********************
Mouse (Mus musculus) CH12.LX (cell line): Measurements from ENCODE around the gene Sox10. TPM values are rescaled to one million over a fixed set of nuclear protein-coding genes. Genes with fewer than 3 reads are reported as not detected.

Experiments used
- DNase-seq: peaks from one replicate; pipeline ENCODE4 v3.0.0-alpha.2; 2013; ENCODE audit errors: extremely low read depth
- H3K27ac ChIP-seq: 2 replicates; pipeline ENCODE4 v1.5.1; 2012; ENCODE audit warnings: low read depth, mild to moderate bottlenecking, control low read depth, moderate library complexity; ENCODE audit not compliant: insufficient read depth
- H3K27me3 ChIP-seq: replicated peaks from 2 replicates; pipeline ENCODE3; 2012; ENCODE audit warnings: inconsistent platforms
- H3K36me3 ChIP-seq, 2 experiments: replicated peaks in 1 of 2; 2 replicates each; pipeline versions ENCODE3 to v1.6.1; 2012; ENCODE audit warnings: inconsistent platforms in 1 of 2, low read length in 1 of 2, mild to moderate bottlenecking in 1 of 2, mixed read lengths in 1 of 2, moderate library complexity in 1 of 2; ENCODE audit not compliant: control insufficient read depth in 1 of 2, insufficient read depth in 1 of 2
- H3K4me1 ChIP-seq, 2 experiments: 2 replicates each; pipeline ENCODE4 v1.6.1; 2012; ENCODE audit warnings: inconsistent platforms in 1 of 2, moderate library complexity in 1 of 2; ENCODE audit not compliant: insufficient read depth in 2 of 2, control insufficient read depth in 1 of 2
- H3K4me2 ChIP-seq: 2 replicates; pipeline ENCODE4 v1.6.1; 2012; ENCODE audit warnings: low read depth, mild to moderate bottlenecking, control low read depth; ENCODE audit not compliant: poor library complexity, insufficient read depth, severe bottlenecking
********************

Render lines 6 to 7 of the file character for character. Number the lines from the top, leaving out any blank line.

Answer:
- H3K36me3 ChIP-seq, 2 experiments: replicated peaks in 1 of 2; 2 replicates each; pipeline versions ENCODE3 to v1.6.1; 2012; ENCODE audit warnings: inconsistent platforms in 1 of 2, low read length in 1 of 2, mild to moderate bottlenecking in 1 of 2, mixed read lengths in 1 of 2, moderate library complexity in 1 of 2; ENCODE audit not compliant: control insufficient read depth in 1 of 2, insufficient read depth in 1 of 2
- H3K4me1 ChIP-seq, 2 experiments: 2 replicates each; pipeline ENCODE4 v1.6.1; 2012; ENCODE audit warnings: inconsistent platforms in 1 of 2, moderate library complexity in 1 of 2; ENCODE audit not compliant: insufficient read depth in 2 of 2, control insufficient read depth in 1 of 2